For Release May 21, 2002
In the Thick of Tick Season
by Chuck Otte, Geary County Extension Agent
Well, we are once again back in the thick of tick season! We are abundantly blessed, in this state, with insects that are notorious for feeding on us. This week weíll talk about ticks, next week weíll deal with mosquitoes, and after that we tackle chiggers.
There are a lot of myths about ticks, and a lot of misplaced fear. Ticks are not to be taken lightly, but panic is not called for either. We mainly deal with two species of ticks this time of year. The American Dog Tick and the Lone Star Tick are both common throughout Geary and surrounding counties. Both feed on humans as well as almost any warm blooded host. The adult Lone Star Tick is characterized by a bright white dot on itís back. The nymph and juvenile forms of this tick are often the seed ticks that people may encounter by the hundreds.
Both ticks can carry numerous diseases. While Lyme disease can be carried by the Lone Star Tick, there are several other diseases that both ticks can carry that should be of greater concern. Even if you had the Lyme disease vaccines, it will not protect you from the various other tick-borne illnesses that are found in Kansas.
The best way to deal with ticks is to avoid being bitten. Ticks rest on vegetation, usually grass and low shrubs, and wait for a potential host to walk by. They grab on to whatever does walk by and immediately start climbing up to find a place where they can attach and feed. It takes a few hours before a tick usually settles in and starts feeding. The sooner that a tick can be found, the easier it is to remove it.
To remove an embedded tick, place fine tipped tweezers close to the skin, grasp its head and pull, gently and patiently, directly away from the skin surface. Do not twist or pull sideways. Be patient as it may take several minutes for the tick to detach. Do not try to make the tick back out with heat, petroleum jelly or irritants. Squeezing the body of the tick forces fluids into the skin causing a greater chance of infection. A head that stays embedded in the skin, after the body is ripped off, will likely become infected and eventually sloughed off with dead skin. A Lone Star Tick has much longer mouthparts than the American Dog Tick and may take upwards of ten minutes to remove, if it is well embedded.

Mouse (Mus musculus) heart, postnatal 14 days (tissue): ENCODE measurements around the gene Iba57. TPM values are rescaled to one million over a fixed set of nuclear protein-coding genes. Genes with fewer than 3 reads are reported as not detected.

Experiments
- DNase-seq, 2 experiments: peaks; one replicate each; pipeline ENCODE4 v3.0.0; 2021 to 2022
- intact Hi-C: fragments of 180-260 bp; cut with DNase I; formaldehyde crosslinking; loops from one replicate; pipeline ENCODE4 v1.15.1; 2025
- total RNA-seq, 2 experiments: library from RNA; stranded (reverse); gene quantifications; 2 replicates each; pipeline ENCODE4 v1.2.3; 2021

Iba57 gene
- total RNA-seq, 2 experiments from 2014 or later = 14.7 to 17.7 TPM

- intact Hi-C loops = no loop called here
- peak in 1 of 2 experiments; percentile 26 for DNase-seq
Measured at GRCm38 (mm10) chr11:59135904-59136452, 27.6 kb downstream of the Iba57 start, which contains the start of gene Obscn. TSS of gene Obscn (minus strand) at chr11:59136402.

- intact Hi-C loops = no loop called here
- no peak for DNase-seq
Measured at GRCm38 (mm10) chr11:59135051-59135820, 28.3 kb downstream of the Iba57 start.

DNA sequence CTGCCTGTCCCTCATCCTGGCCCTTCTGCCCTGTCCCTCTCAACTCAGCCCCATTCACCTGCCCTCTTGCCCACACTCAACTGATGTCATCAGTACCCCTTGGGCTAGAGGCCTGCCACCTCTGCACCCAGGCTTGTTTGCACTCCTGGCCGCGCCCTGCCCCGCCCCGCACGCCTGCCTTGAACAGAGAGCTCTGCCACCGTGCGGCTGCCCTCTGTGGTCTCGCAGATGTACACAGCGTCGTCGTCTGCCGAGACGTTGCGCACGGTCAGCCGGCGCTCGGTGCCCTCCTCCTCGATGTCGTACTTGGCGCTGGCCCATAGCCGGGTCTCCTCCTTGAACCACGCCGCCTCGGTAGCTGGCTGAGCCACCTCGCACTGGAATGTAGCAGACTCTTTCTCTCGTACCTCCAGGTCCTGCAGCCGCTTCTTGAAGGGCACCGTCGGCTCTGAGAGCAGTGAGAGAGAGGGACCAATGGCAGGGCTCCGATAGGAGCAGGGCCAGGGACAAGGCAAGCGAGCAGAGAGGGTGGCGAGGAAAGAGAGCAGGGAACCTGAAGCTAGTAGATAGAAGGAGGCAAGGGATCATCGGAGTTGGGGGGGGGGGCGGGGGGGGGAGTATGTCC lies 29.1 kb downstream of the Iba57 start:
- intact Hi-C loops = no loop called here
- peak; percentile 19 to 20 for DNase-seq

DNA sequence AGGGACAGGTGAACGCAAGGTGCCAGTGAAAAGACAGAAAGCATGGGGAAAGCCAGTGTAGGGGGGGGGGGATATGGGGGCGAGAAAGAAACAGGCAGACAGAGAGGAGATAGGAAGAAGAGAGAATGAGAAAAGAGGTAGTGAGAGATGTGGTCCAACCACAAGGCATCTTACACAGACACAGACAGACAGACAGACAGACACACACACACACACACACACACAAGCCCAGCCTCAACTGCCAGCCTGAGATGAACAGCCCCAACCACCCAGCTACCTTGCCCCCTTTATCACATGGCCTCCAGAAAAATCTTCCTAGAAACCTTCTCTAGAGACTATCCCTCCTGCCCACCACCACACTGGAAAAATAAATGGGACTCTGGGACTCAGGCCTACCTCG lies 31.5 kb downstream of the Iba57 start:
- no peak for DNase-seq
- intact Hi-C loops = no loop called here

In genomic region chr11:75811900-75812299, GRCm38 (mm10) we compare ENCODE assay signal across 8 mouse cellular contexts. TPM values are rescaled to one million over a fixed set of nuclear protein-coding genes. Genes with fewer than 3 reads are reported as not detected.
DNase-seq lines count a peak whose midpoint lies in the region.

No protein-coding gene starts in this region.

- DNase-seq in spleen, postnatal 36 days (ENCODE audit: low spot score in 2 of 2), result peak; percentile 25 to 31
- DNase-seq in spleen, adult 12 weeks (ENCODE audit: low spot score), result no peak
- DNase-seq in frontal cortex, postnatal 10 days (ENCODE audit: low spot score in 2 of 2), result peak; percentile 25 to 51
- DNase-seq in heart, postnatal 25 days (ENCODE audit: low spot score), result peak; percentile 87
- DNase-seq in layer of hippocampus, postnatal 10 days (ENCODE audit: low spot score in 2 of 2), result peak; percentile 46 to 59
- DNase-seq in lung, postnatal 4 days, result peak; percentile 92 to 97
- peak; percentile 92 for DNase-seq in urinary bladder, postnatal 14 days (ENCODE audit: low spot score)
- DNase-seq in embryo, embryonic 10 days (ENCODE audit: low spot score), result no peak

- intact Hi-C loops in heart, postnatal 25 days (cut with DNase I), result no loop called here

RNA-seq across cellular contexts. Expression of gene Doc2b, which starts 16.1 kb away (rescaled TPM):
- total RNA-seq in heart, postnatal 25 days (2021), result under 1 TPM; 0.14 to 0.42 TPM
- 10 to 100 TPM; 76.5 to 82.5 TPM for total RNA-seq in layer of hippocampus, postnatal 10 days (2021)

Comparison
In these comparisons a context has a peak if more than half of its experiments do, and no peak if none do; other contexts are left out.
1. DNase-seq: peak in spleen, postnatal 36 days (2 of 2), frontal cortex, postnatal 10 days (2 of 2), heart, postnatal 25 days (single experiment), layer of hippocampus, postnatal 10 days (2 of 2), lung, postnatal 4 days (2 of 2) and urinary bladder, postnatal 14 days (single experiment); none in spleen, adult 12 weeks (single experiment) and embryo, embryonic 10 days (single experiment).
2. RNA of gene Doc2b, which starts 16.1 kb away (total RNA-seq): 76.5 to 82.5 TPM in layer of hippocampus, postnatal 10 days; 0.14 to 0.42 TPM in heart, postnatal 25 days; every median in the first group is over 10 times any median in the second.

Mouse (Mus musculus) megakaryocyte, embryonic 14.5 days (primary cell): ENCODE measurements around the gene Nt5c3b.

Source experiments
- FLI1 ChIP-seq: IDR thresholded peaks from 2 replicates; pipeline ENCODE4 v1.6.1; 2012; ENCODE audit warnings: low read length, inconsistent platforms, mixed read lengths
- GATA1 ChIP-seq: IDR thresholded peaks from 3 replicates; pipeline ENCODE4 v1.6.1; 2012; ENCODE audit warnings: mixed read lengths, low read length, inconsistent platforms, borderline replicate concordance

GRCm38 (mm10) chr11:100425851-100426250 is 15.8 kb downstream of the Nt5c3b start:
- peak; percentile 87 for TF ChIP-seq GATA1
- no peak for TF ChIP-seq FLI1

The first line of defense is to use clothing as a barrier. Long sleeved shirts, close fitting cuffs, high necklines and long trousers make it more difficult for the tick to get to your skin. Tucking pant legs inside of socks may make you look like a geek, but it will also keep the ticks from getting inside your clothing.
There are several excellent tick repellents made for clothing treatment. These contain a 0.5% permethrin solution and are often sold as tick repellent, i.e., Permanone Tick Repellent. While excellent on clothing, skin oils will deactivate these products if applied to skin. For skin, use one of the DEET based products applied as directed. Many people also report good success applying dusting sulfur to shoes, socks, and trouser cuffs,
Upon returning from the outdoors, always do a personal inspection for ticks hiding in clothing and on your body. Check children over carefully. Since ticks often move around for several hours, early detection allows for easier removal.
Ticks are plentiful again this year. Donít let their presence force you indoors and donít panic at the thought of ticks. Use common sense and personal precautions to enjoy the great Kansas outdoors.
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